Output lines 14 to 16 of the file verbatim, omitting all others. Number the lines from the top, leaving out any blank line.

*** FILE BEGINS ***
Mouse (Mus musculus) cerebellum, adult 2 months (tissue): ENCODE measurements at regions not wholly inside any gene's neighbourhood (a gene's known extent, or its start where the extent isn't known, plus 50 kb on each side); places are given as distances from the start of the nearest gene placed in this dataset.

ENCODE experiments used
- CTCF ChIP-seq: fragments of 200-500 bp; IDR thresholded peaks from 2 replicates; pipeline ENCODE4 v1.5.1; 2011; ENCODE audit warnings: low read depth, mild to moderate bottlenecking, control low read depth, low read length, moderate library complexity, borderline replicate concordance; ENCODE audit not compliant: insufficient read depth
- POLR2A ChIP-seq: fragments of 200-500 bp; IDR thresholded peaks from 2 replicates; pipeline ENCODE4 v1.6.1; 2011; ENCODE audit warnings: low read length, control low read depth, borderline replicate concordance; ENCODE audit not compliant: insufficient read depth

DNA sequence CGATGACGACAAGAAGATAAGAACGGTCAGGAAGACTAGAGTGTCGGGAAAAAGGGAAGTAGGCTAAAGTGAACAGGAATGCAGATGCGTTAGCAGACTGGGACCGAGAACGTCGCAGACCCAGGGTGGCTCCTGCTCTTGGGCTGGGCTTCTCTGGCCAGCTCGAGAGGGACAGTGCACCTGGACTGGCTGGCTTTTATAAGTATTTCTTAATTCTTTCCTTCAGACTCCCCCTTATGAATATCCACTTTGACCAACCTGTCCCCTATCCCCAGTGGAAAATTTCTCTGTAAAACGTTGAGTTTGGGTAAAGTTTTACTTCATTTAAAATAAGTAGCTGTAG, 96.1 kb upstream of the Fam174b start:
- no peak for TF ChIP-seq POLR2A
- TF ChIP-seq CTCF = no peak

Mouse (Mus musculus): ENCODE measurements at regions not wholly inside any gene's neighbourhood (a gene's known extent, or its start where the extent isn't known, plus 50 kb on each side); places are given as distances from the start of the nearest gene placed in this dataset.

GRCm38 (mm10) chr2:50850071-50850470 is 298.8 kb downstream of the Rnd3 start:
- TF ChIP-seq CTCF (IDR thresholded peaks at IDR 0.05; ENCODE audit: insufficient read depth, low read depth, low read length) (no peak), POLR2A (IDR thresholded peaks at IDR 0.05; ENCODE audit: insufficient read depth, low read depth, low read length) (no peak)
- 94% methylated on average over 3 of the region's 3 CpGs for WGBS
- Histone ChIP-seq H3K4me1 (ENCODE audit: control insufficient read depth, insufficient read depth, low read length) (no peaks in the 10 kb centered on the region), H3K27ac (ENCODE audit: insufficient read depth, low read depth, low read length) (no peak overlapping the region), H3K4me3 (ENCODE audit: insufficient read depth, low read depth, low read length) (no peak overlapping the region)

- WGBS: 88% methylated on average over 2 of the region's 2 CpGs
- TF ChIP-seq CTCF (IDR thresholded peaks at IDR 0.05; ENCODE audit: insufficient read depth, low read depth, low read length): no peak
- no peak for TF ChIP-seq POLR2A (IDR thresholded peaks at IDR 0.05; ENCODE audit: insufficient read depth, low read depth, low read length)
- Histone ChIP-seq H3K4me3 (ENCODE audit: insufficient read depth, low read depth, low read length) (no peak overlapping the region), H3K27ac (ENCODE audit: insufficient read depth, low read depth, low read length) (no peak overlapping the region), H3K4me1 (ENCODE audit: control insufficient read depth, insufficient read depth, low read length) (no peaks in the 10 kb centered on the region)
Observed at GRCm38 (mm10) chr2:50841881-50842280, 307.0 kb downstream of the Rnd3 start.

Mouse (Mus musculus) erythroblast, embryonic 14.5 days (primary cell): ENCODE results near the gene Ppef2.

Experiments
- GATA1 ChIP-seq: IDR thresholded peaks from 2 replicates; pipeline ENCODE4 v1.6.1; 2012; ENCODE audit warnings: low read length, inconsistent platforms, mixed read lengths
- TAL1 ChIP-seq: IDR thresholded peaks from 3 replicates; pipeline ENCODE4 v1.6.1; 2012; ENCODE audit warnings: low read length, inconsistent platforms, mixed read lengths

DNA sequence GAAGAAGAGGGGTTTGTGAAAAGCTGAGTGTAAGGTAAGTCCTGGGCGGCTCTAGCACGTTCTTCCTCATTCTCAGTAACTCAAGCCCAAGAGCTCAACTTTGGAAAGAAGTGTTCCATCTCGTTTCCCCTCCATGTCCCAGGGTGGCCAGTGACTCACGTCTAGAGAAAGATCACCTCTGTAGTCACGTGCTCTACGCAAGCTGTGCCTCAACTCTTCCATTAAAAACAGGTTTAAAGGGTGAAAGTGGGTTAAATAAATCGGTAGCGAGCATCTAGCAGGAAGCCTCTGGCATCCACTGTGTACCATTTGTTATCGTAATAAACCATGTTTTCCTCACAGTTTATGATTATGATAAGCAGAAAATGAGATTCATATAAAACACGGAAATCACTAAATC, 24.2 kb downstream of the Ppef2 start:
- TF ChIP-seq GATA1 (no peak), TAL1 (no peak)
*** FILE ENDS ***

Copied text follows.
- TF ChIP-seq CTCF (IDR thresholded peaks at IDR 0.05; ENCODE audit: insufficient read depth, low read depth, low read length): no peak
- no peak for TF ChIP-seq POLR2A (IDR thresholded peaks at IDR 0.05; ENCODE audit: insufficient read depth, low read depth, low read length)
- Histone ChIP-seq H3K4me3 (ENCODE audit: insufficient read depth, low read depth, low read length) (no peak overlapping the region), H3K27ac (ENCODE audit: insufficient read depth, low read depth, low read length) (no peak overlapping the region), H3K4me1 (ENCODE audit: control insufficient read depth, insufficient read depth, low read length) (no peaks in the 10 kb centered on the region)